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Scouting Report: UCLA football vs. Stanford

By Jon Christon

Sept. 24, 2021 12:13 p.m.

No. 24 UCLA football (2-1) couldn’t extend its undefeated start to the season last week, but the blue and gold will begin Pac-12 play Saturday with a matchup against North Division rival Stanford (2-1). The Bruins have lost 12 of their last 13 matchups to the Cardinal, including a double-overtime thriller last year. Here is this week’s scouting report from Sports editor Jon Christon – who is still recovering after leaving the Rose Bowl last week at 1:30 a.m.

Stanford’s offense
Offensive scheme: Pro-style
Run-pass percentage: 50.9% pass, 49.1% rush
Strength: Trenches
Weakness: Passing game
X-factor: QB Tanner McKee

The Cardinal aren’t going to blow you away with an Air Raid offense like some Pac-12 teams.

Nor will they burn you on the ground like others.

But one thing’s for sure – Stanford will control the tempo of the game, and that starts with its offensive line.

The Cardinal returned three starters from a year ago on their offensive line, including Outland Trophy watch list honoree Walter Rouse at left tackle and The Athletic’s 2020 Freshman All-American second team member Branson Bragg at right guard.

Having a productive offensive line isn’t the most flashy attribute, but it’s been David Shaw’s bread and butter since he was since he arrived as the head coach in Palo Alto in 2011.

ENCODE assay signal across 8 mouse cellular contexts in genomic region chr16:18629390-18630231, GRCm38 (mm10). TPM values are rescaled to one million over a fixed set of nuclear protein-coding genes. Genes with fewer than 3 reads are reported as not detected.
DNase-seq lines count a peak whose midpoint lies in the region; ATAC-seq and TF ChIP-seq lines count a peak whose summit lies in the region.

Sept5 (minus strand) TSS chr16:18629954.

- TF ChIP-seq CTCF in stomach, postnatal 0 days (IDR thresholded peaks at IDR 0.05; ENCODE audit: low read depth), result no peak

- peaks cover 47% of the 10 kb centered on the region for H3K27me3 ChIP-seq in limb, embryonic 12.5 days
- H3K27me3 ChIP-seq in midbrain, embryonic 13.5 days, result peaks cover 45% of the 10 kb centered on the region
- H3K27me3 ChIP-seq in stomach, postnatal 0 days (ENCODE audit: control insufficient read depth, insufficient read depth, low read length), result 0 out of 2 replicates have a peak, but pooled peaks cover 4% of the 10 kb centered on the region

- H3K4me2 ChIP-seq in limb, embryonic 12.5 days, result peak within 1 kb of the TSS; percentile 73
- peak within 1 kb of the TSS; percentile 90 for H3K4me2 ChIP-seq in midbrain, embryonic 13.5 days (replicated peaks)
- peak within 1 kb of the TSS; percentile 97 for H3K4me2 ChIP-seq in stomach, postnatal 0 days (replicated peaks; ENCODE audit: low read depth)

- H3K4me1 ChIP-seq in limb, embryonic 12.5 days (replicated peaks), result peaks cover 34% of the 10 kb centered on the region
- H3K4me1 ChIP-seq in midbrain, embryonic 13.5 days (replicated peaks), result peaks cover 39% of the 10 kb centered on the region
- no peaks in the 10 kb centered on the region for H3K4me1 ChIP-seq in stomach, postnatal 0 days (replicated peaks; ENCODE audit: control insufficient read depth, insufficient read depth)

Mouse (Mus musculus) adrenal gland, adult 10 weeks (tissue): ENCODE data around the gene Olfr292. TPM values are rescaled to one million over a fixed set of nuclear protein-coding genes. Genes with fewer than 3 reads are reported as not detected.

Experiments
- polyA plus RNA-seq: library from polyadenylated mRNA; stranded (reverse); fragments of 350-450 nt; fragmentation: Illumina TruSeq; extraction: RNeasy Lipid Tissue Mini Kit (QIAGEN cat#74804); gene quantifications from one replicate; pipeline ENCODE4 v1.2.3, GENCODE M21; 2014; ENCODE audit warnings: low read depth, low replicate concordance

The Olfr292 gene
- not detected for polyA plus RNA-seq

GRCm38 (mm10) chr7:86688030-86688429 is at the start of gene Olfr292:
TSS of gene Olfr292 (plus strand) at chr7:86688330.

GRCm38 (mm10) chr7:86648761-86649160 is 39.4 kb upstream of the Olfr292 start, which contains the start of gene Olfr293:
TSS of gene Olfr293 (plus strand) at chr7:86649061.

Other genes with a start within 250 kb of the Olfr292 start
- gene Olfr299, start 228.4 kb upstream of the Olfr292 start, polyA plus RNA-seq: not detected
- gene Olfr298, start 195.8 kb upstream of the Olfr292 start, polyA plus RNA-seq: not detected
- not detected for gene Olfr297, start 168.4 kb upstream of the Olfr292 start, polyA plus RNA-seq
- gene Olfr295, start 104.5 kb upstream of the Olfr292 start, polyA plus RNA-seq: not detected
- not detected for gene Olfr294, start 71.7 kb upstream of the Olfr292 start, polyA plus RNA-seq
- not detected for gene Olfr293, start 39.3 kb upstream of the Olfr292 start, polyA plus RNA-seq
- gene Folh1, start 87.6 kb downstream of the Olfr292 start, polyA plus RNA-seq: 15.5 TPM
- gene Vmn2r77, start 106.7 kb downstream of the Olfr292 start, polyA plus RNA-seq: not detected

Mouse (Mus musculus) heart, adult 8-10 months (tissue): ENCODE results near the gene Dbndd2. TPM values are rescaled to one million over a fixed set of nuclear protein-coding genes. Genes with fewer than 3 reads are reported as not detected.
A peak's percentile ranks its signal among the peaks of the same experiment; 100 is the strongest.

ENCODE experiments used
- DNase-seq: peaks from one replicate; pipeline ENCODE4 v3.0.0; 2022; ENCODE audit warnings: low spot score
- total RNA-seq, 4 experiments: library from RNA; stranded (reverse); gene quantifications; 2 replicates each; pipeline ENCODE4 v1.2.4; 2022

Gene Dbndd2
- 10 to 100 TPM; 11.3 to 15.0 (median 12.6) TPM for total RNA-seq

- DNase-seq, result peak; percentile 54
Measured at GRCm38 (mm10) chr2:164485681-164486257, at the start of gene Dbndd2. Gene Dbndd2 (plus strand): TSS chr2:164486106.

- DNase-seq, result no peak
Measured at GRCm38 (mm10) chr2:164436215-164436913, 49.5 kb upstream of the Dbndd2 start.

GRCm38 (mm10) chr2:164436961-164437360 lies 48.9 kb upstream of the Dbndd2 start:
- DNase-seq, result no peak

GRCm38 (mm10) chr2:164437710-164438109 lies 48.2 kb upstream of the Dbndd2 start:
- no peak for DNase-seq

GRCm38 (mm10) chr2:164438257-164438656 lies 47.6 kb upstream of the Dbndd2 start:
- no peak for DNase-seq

Routinely one of the conference’s leaders in lowest number of sacks allowed, the Cardinal also tend to hold the ball longer than their opponent, winning the time of possession battle in 14 of their last 21 games dating back to 2019.

Stanford has regularly been one of the premier rushing attacks in the Pac-12 behind the offensive line as well. In his first seven years as the Cardinal’s coach, Shaw led his team to the top half of the conference in rushing yards per game multiple times with three top-three finishes.

However, Shaw’s squad has seen a rushing downturn in recent years. The Cardinal averaged just 111.8 yards on the ground per game from 2018 to 2020. Through three games this season, Stanford is averaging 128 rushing yards a contest – good for 79th in the nation.

Even with the lowered rushing totals, the Cardinal offense still revolves around the run. Quarterback Tanner McKee looks the part of the quintessential Stanford game-manager, averaging less than 200 yards per game while completing more than 70% of his passes.

In recent weeks, however, McKee has shown flashes of being something more, out-dueling USC quarterback Kedon Slovis in week two with 241 total yards and three touchdowns in his first career start after beginning the season on the bench.

McKee will have a favorable matchup against a porous UCLA pass defense, and if he can exploit it for somewhere in the neighborhood of 250 yards, it should put less pressure on the offensive line and the running game.

But unlike the way last week’s contest against Fresno State presented a matchup nightmare for the Bruins, this week represents a dream scenario for UCLA.

The Bruins have historically struggled against offenses that air the ball out, and the Cardinal offense definitely does not do that. Stanford may want to run the ball at an elite level, but the Bruins have been one of the best run-stopping teams in the Pac-12 in recent memory.

Ultimately, the game will fall on McKee’s shoulders.

After UCLA’s debacle last week against Fresno State, the Cardinal will almost assuredly try to punish the Bruins in the air. The only question is if McKee can live up to the task.

Stanford’s defense
Defensive scheme: 3-4
Strength: Secondary
Weakness: Rush defense/Defensive line